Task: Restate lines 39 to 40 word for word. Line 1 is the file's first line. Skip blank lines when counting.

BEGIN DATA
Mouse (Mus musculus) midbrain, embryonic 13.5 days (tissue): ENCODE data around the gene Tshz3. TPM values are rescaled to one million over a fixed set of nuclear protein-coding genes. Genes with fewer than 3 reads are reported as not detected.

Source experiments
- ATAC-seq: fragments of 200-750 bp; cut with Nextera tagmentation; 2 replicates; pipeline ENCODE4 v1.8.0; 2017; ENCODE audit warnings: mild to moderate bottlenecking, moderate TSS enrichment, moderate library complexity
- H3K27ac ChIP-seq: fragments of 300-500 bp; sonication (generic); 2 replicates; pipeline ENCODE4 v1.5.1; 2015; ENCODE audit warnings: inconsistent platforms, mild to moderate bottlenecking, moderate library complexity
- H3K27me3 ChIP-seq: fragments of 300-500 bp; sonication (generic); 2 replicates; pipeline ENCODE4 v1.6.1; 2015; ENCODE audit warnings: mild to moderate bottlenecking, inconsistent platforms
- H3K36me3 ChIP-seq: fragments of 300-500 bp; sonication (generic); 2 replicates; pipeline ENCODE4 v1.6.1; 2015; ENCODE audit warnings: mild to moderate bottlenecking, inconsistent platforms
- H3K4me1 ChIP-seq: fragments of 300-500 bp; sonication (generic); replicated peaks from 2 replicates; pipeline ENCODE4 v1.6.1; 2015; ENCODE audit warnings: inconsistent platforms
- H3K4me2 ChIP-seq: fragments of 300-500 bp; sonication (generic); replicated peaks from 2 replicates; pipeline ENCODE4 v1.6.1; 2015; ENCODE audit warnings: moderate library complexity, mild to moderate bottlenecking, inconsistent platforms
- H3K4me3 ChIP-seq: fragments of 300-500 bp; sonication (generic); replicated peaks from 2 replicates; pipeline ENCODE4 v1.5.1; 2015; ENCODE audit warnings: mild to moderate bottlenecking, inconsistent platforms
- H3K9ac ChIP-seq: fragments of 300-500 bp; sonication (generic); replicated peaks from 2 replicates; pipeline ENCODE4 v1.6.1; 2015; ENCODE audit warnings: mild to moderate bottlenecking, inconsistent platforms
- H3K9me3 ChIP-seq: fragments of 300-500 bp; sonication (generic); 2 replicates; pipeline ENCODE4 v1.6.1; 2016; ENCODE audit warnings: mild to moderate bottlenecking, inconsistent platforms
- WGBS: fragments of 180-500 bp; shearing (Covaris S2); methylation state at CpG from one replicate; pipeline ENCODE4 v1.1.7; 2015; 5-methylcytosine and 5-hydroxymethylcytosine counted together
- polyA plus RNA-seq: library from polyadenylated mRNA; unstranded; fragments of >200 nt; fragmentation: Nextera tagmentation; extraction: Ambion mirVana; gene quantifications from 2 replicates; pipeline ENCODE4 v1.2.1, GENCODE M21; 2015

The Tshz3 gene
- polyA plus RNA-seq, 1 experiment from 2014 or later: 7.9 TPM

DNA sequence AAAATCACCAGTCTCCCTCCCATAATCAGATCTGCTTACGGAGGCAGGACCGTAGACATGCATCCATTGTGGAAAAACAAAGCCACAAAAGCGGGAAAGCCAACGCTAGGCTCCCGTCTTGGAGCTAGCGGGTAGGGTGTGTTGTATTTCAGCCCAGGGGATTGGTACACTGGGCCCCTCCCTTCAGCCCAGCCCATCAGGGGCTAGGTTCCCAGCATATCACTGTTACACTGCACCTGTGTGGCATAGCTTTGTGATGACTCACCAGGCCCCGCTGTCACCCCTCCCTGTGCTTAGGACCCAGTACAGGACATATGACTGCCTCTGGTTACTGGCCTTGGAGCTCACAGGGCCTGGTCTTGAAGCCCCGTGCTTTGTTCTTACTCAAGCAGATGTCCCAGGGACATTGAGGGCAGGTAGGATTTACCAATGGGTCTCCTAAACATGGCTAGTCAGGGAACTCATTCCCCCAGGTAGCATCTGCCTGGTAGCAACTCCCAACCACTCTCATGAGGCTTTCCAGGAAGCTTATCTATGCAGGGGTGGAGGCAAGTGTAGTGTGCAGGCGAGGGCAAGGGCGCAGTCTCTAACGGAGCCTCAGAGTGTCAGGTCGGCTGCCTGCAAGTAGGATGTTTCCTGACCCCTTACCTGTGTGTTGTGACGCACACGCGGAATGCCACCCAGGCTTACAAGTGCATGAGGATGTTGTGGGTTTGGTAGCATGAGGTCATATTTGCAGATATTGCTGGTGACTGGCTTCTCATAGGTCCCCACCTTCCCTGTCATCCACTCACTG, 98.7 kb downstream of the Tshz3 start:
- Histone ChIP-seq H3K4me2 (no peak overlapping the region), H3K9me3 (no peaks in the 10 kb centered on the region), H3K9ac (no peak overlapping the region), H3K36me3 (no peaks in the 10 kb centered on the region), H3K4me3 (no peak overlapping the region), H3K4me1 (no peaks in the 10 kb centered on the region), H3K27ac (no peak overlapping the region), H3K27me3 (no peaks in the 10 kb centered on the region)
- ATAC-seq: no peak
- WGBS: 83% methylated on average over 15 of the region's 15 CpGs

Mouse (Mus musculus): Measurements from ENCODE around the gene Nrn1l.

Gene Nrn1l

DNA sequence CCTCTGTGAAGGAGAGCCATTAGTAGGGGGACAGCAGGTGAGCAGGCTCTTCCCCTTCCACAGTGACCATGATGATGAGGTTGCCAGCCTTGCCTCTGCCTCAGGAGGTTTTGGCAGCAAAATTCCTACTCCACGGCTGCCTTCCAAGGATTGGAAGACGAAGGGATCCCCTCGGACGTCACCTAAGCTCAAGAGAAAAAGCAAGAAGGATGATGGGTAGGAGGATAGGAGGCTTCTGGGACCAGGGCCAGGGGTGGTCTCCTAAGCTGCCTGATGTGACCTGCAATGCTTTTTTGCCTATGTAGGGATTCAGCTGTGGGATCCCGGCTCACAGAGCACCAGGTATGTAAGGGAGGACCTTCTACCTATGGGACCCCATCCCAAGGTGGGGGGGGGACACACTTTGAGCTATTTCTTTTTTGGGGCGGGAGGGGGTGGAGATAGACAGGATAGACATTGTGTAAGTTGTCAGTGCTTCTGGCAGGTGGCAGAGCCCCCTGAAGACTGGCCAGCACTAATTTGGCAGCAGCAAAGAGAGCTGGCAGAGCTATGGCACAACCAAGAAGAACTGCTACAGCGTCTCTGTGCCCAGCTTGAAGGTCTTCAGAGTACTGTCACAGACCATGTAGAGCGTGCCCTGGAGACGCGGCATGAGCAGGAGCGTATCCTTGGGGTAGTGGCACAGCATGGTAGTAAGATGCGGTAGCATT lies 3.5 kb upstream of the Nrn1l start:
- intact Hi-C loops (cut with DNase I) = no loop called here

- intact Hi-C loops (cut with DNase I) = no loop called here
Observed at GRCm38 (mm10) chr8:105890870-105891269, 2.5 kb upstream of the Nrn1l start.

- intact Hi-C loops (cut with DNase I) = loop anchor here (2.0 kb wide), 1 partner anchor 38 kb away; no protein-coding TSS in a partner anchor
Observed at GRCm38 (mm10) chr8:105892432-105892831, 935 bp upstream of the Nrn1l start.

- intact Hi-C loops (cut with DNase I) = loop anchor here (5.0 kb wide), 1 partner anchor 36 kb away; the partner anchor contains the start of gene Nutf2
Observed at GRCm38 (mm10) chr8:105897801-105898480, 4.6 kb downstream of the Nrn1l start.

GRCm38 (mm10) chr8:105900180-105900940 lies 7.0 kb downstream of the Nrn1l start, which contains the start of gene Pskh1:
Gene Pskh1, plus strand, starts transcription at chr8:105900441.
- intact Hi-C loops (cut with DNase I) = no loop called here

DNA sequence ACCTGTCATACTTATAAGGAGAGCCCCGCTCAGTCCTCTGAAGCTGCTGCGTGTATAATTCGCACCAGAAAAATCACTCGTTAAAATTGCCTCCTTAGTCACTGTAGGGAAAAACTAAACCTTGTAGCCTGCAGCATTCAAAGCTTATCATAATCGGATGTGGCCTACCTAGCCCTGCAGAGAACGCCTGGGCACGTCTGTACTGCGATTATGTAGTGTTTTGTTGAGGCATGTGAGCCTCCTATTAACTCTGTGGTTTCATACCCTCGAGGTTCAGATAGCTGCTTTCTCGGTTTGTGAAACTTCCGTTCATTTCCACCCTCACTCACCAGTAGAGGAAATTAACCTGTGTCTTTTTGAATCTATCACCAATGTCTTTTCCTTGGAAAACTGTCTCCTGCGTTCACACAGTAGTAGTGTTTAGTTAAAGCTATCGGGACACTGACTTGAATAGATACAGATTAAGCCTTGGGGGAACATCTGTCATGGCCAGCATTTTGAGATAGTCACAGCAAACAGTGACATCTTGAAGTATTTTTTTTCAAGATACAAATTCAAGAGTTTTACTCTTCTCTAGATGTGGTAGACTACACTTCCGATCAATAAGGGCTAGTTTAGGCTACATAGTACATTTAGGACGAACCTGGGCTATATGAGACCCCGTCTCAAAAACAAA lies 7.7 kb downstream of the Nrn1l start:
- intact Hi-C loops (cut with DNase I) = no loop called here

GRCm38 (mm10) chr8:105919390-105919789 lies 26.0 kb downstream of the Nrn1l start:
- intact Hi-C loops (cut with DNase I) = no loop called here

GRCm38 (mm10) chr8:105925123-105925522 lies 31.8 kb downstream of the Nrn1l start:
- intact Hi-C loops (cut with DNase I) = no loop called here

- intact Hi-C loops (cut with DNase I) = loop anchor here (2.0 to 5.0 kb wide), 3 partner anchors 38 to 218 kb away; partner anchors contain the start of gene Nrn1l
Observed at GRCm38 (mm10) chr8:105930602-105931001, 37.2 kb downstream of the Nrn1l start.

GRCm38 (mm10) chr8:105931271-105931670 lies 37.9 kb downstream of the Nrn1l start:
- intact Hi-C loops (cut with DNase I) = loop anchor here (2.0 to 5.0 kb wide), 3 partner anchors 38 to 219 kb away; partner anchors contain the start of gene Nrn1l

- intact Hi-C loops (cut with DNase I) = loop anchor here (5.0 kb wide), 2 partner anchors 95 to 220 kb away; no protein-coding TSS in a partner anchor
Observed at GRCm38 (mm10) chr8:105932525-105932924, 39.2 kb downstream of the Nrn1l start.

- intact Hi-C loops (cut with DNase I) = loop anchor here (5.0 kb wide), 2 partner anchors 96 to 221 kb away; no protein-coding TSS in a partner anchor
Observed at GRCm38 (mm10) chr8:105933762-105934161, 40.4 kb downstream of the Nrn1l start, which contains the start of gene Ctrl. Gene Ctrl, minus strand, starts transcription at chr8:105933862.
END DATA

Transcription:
- intact Hi-C loops (cut with DNase I) = loop anchor here (2.0 to 5.0 kb wide), 3 partner anchors 38 to 218 kb away; partner anchors contain the start of gene Nrn1l
Observed at GRCm38 (mm10) chr8:105930602-105931001, 37.2 kb downstream of the Nrn1l start.